I love lying on my side, casting a shadow for a straight line
casting a string of villages for a voluptuous body
I want the mole nearest your lip
to know, this is my promise
我爱动情的房屋邀我们躺下作它的顶
我爱侧卧,为一条直线留下投影
为一个丰满的身体留下一串小村庄
我要让离你的唇最近的那颗痣
知道,这就是我的诺言
For the poem in full click the image above.

Return of Pratik features Contemporary Chinese Poetry

After a decade-long hiatus, Pratik, the English-language Nepali literary journal, is resuming publication–and with a feature of contemporary Chinese poetry including Xi Chuan, Duo Duo 多多, Jidi Majia 吉狄马加, Chen Si’an 陈思安, Zheng Xiaoqiong 郑小琼, Yuan Yongping 袁永苹, Li Yawei 李亚伟, and Shen Wei 沈苇.
Translations of Xi Chuan & Duo Duo by Lucas Klein; other translations by Jami Proctor Xu, Eleanor Goodman, Zhou Xiaojing, Tim Hathaway, and Yuyutsu Sharma with Hao Lin.
Pratik is edited by Yuyutsu Sharma.
Click for the report by The Kathmandu Tribune. For the Pratik blog, click the image.

Klein’s Duo Duo in Asian Cha

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The new issue of Cha: An Asian Literary Journal is now live, and with it my translations of two new poems by Duo Duo 多多, “A Fine Breeze Comes” 好风来 and “Light Coming from Before, Sing: Leave” 从前来的光,唱:离去.

tomorrow’s already past
already offered
the past is still unknown
already spokenthe limit belongs to you
nobody can have that name

明天已经过去
已经给予
过去仍是未知的
已经说出 止境属于你
无人能有那名

Also in the issue are Bonnie McDougall’s translations of poems by Ng Mei-kwan 吳美筠, Jennifer Feeley’s translation of fiction by Xi Xi 西西, fiction by Eileen Chang 張愛玲 translated by Jane Weizhen Pan & Martin Merz, and Matt Turner reviewing Paul French and Kaitlin Solimine and Eleanor Goodman reviewing Richard Berengarten.
Click the image above to get to the issue.

Insistent Voices Modern Chinese Poetry at Asia Literary Review

The new Asia Literary Review is hosting a feature on modern (I think they mean contemporary) Chinese poetry. Here’s an excerpt from the introduction by Zheng Danyi 鄭單衣 (translated with Martin Alexander and Shirley Lee):

For us, poetry wasn’t just a social tool or a political weapon. We worked to create an independent literary movement, inspired by T. S. Eliot and other Modernists, and to form a new sense of beauty from Chinese and Western traditions. We wrote in the music of our own southern languages – and edited with an ear for Mandarin. A vernacular approach was therefore also important – what Coleridge called “the language of ordinary men”. This had been a feature of China’s New Culture Movement, which flourished from 1917 to 1919. It aimed, as we did, to build on the literary traditions of the past and to speak directly to a broad audience in its own language.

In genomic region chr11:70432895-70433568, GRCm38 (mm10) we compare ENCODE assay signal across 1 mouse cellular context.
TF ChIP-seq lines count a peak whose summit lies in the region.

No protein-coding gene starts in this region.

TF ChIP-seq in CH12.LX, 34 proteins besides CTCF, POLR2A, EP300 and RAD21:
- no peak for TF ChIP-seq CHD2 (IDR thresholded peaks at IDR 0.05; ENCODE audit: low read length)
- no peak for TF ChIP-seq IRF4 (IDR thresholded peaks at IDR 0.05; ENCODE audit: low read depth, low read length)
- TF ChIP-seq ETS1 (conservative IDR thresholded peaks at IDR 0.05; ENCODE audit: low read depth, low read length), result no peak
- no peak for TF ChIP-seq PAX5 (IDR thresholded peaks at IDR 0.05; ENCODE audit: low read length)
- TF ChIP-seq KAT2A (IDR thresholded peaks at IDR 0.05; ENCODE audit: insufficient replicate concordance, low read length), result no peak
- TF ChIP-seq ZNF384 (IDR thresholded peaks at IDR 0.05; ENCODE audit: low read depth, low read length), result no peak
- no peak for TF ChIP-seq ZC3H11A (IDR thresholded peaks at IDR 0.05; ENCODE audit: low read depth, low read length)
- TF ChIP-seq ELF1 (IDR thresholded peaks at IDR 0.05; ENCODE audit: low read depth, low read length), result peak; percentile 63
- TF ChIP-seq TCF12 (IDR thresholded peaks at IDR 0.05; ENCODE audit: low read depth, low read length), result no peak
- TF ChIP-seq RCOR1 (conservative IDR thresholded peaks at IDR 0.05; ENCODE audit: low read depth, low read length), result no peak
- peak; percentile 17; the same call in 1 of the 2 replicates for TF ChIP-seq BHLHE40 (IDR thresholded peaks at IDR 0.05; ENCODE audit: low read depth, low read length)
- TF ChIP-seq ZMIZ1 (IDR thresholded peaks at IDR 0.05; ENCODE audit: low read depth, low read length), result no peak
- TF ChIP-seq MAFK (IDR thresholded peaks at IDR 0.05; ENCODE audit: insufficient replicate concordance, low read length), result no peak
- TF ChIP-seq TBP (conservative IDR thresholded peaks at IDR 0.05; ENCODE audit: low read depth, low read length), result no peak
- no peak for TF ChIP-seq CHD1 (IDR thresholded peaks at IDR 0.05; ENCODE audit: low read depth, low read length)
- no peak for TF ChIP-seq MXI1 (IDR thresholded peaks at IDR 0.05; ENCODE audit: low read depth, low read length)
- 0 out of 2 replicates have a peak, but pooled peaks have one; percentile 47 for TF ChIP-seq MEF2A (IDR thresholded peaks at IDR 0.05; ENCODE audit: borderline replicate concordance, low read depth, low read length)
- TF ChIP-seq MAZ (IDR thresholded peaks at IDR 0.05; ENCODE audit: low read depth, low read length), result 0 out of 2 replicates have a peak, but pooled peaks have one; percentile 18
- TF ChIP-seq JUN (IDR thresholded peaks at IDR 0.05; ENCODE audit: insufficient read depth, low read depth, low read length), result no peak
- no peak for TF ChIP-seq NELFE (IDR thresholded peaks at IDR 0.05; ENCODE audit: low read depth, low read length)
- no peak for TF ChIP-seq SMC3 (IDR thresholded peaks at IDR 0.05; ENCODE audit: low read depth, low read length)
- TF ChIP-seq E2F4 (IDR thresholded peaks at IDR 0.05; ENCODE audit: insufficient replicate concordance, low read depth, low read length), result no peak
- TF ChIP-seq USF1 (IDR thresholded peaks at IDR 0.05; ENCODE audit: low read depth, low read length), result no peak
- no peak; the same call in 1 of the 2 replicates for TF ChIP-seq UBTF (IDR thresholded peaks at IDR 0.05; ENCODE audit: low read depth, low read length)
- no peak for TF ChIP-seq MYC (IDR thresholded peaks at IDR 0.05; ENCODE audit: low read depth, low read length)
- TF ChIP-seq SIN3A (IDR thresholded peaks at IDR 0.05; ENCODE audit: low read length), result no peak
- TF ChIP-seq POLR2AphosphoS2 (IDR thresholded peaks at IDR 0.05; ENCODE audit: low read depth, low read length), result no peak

The feature includes new translations of old poems by Zheng along with Bei Dao 北島, Duo Duo 多多, Shu Ting 舒婷, Yang Lian 楊煉, Gu Cheng 顧城, Zhai Yongming 翟永明, Bai Hua 柏樺, Zhang Zao 張棗, and Chen Dongdong 陳東東.

Click the image above for the full feature.

New Cathay: Contemporary Chinese Poetry

New Cathay: Contemporary Chinese Poetry Edited by Ming Di

 

New Cathay: Contemporary Chinese Poetry

The most up-to-date anthology of contemporary Chinese poetry, translated by American poets and edited by the executive editor of the bilingual literary journal Poetry East West. Showcasing the achievement of Chinese poetry in the last twenty years, a time of tremendous literary ferment, this collection focuses on a diversity of exciting poets from the mainland, highlighting Duo Duo (laureate of the 2010 Neustadt International Prize for Literature) and Liao Yiwu (recipient of 2012 Peace Prize of the German Book Trade organization) along with not yet well-known but brilliant poets such as Zang Di and Xiao Kaiyu and younger poets Jiang Tao and Lü Yue. The anthology includes interviews with the poets and a fascinating survey of their opinions on “Ten Favorite Chinese poets” and “Ten Best-Known Western poets in China.”

Featured poets: Duo Duo, Wang Xiaoni, Bai Hua, Zhang Shuguang, Sun Wenbo, Wang Jiaxin, Liao Yiwu, Song Lin, Xiao Kaiyu, Lü De’an, Feng Yan, Yang Xiaobin, Zang Di, Ya Shi, Mai Mang, Lan Lan, Jiang Tao, Jiang Hao, Lü Yue, Hu Xudong, Yi Lai, Jiang Li, Zheng Xiaoqiong, Qiu Qixuan, and Li Shumin.

With translations by Neil Aitken, Katie Farris, Ming Di, Christopher Lupke, Tony Barnstone, Afaa Weaver, Jonathan Stalling, Nick Admussen, Eleanor Goodman, Ao Wang, Dian Li, Kerry Shawn Keys, Jennifer Kronovet, Elizabeth Reitzell, and Cody Reese.

DJS Translation Award for 2012

from Poetry East West 诗东西:

DJS Translation Award for 2012

News Release December 26, 2012

DJS Translation Award for 2012 will be given to the following individuals whose new translations of Chinese poetry have formed a significant part of “New Cathay: Contemporary Chinese Poetry 1990-2012” (to be published by Tupelo Press in 2013):

Nick Admussen (for translation of Ya Shi)

Christopher Lupke (for translation of Xiao Kaiyu)

Jonathan Stalling (for translation of Zheng Xiaoqiong)

Katie Farris (for co-translation of Duo Duo, Liao Yiwu, Zhang Shuguang, Feng Yan, and Hu Xudong)

Afaa Weaver (for co-translation of Sun Wenbo and Jiang Hao)

Tony Barnstone (for co-translation of Jiang Tao, Hu Xudong and Li Shumin)

Kerry Shawn Keys (for co-translation of Song Lin)

Eleanor Goodman (for co-translation of Bai Hua)

Jennifer Kronovet (for co-translation of Wang Xiaoni and Lan Lan)

Elizabeth Reitzell (for co-translation of Sun Wenbo)

Cody Reese (for co-translation of Hu Xudong)

The above translators will share the DJS Translation Award for 2012.

 

The 2011 DJS Translation Award recipient was Neil Aitken for his co-translations of poetry by Chinese poets Lü De’an, Sun Wenbo, Jiang Tao, Qin Xiaoyu, Yang Xiaobin, Zhang Zhihao, Liu Jiemin, Yu Xiang, Lü Yue, and Jiang Li.

DJS Translation Award was established by DJS Art Foundation, a private entity, to promote literary exchange between China and other countries and to encourage quality translation of poetry. DJS has supported several projects such as the multi-lingual journal Poetry East West. For more information, please visit the DJS pages on the website of Poetry East West: http://poetryeastwest.com/djs-translation-award/